In the village of Over Haddon, near Bakewell, there is the little church of St. Anne, built in 1880. The architect, H Cockbane of Middleton, built in the decorated gothic style. It was a daughter church of All Saints' Parish Church, Bakewell. It is mentioned only in the addendum of Pevsner's "The Buildings of England". Earl Cowper, the Lord of the Manor, gave the land and £100 towards the cost. The Venerable Archdeacon Edward Balston, the vicar, funded the baptistry and chancel. The church was dedicated in 1880 by the Bishop of Lichfield. In 2001 an extension was built to provide wheelchair access and an improved vestry.
The sundial is a memorial to Janet Wadsworth, who was Education Officer for Granada Television. She was the daughter of A. P. Wadsworth, editor of the Manchester Guardian, who bought a cottage in Over Haddon. The monument was made of Welsh slate by David Kindersley. It bears the inscription above of "Janet, 1931 to 1974" and below "Teach me Thy love to know: That this new light, which now I see, May both the work and workman show, Then by a sunne-beam I will climb to Thee."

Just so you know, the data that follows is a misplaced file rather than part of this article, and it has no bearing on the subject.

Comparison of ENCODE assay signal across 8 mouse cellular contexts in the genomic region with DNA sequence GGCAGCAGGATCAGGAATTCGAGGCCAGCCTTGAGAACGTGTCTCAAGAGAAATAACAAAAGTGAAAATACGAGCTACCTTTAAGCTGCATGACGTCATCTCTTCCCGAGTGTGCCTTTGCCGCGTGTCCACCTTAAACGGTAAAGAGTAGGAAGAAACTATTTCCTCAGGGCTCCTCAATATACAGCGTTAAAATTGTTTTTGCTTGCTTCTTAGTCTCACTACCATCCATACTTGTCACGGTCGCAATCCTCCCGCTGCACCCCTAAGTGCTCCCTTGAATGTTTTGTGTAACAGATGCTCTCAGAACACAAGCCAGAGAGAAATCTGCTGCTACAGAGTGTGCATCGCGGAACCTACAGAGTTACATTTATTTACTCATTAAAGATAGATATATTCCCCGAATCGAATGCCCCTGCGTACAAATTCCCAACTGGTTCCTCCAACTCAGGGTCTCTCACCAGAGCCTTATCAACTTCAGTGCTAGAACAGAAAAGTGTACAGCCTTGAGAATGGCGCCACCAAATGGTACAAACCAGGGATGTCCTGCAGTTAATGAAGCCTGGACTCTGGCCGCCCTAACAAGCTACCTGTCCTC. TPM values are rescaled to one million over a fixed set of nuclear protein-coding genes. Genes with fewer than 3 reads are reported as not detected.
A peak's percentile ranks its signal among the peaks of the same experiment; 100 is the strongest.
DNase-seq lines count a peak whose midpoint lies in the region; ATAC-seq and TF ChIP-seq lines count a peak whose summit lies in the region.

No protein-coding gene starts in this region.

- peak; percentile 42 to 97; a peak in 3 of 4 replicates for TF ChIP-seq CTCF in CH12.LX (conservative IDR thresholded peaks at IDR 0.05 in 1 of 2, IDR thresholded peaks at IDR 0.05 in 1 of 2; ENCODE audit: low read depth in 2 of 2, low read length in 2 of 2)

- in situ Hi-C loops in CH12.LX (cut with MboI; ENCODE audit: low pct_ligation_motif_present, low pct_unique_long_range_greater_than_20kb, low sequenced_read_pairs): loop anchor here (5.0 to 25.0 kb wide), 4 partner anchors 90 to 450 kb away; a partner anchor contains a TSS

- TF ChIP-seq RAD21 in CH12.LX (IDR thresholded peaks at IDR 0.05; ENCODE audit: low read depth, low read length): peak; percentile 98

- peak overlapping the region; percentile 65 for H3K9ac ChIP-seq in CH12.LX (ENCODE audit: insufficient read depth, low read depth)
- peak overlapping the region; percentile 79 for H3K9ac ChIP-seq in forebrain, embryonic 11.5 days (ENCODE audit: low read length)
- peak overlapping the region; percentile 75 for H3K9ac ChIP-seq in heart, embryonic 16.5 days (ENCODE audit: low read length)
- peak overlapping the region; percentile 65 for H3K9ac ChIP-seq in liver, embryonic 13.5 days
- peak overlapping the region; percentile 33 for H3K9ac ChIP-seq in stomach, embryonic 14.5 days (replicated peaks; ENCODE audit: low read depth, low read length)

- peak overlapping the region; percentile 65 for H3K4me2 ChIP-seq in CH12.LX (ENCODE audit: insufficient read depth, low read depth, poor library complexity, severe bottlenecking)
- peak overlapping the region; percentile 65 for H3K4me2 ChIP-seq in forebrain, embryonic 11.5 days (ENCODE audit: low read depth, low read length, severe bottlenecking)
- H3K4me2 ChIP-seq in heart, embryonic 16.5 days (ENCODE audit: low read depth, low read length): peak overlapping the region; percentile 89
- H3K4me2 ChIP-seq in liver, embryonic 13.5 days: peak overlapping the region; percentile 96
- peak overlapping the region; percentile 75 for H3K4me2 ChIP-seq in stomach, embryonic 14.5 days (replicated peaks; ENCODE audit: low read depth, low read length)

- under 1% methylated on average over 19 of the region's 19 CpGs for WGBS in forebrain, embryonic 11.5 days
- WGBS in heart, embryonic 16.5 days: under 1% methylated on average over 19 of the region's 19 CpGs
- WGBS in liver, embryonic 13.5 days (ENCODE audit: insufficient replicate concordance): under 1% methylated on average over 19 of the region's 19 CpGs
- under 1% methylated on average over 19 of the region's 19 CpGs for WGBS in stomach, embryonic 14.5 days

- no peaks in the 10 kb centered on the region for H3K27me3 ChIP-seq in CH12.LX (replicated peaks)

On the east side of the churchyard is the grave of Sir Maurice Oldfield, head of Secret Intelligence during the Cold War - the original M. He died 11 March 1981 and his sister Irene Annie, who died in January 1999 is also buried there. At the bottom of the churchyard is a monument to Charles John Abraham, the first bishop of Wellington, New Zealand from 1858-1870. He died at Bakewell in 1903 and is buried at Over Haddon.
|Chancel Arch||Sedilia with two seats|
Grave of Sir Maurice Oldfield, GCMG, CBE
St. Anne's Church, Over Haddon, A Short History and Guide, price 20 pence, a pamphlet available in the church.